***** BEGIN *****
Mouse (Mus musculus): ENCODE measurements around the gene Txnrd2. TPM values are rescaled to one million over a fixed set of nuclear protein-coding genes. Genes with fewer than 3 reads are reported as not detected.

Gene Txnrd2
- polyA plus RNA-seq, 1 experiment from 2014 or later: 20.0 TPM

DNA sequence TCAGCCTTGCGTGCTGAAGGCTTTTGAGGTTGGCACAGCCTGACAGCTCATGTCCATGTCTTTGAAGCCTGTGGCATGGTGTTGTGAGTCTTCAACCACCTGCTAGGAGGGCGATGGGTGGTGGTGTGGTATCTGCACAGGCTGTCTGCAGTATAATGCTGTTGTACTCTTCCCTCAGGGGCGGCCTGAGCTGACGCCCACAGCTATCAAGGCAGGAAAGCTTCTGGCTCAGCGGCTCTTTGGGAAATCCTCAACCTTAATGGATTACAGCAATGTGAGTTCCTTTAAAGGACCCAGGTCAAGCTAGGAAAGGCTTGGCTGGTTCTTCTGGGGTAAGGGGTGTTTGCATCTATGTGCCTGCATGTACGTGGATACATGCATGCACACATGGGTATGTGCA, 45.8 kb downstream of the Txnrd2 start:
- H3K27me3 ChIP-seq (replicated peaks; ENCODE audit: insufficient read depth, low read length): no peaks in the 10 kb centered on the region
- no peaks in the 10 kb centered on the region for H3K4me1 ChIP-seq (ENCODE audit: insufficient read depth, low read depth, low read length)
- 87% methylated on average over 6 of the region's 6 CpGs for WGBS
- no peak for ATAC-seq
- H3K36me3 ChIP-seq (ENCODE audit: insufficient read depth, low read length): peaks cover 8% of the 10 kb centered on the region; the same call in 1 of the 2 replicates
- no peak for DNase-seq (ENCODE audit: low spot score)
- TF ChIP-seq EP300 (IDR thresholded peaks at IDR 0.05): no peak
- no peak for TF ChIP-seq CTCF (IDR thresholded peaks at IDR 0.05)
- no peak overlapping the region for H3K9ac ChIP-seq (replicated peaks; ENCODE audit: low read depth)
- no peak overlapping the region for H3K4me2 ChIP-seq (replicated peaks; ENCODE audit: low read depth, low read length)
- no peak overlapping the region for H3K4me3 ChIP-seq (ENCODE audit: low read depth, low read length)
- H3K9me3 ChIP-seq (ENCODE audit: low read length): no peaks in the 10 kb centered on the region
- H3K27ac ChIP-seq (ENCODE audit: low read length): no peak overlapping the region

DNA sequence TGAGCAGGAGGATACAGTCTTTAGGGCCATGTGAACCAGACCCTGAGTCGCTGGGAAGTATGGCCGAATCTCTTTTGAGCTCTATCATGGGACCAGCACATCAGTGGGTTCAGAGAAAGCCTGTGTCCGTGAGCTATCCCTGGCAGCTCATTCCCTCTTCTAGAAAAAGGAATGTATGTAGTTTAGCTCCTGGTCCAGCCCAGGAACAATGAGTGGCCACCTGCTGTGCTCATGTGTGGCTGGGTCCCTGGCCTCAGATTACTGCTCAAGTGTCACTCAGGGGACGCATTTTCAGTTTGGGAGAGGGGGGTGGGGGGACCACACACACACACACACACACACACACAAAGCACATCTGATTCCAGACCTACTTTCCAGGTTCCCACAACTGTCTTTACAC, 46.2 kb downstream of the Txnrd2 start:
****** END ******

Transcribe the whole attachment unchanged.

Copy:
Mouse (Mus musculus): ENCODE measurements around the gene Txnrd2. TPM values are rescaled to one million over a fixed set of nuclear protein-coding genes. Genes with fewer than 3 reads are reported as not detected.

Gene Txnrd2
- polyA plus RNA-seq, 1 experiment from 2014 or later: 20.0 TPM

DNA sequence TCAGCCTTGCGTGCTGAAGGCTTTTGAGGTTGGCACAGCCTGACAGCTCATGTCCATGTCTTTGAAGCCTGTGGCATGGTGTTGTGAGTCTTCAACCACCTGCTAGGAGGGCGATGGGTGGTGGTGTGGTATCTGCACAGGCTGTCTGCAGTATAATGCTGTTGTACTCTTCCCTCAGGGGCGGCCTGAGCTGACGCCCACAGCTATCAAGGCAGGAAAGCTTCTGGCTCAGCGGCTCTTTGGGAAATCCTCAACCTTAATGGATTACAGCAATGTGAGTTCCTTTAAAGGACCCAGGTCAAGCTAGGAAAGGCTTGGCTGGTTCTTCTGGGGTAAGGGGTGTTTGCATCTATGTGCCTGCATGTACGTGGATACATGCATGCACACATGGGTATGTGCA, 45.8 kb downstream of the Txnrd2 start:
- H3K27me3 ChIP-seq (replicated peaks; ENCODE audit: insufficient read depth, low read length): no peaks in the 10 kb centered on the region
- no peaks in the 10 kb centered on the region for H3K4me1 ChIP-seq (ENCODE audit: insufficient read depth, low read depth, low read length)
- 87% methylated on average over 6 of the region's 6 CpGs for WGBS
- no peak for ATAC-seq
- H3K36me3 ChIP-seq (ENCODE audit: insufficient read depth, low read length): peaks cover 8% of the 10 kb centered on the region; the same call in 1 of the 2 replicates
- no peak for DNase-seq (ENCODE audit: low spot score)
- TF ChIP-seq EP300 (IDR thresholded peaks at IDR 0.05): no peak
- no peak for TF ChIP-seq CTCF (IDR thresholded peaks at IDR 0.05)
- no peak overlapping the region for H3K9ac ChIP-seq (replicated peaks; ENCODE audit: low read depth)
- no peak overlapping the region for H3K4me2 ChIP-seq (replicated peaks; ENCODE audit: low read depth, low read length)
- no peak overlapping the region for H3K4me3 ChIP-seq (ENCODE audit: low read depth, low read length)
- H3K9me3 ChIP-seq (ENCODE audit: low read length): no peaks in the 10 kb centered on the region
- H3K27ac ChIP-seq (ENCODE audit: low read length): no peak overlapping the region

DNA sequence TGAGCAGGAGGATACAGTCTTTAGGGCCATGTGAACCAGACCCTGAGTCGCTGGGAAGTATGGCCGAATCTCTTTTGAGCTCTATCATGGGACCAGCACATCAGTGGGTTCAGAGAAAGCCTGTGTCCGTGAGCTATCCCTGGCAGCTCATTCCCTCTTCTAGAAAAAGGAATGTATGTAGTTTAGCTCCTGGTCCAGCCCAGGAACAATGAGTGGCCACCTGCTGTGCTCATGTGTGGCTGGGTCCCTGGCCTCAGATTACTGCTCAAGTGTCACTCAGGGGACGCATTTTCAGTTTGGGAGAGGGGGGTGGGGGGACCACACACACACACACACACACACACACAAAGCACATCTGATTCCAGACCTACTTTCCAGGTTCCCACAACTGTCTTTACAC, 46.2 kb downstream of the Txnrd2 start: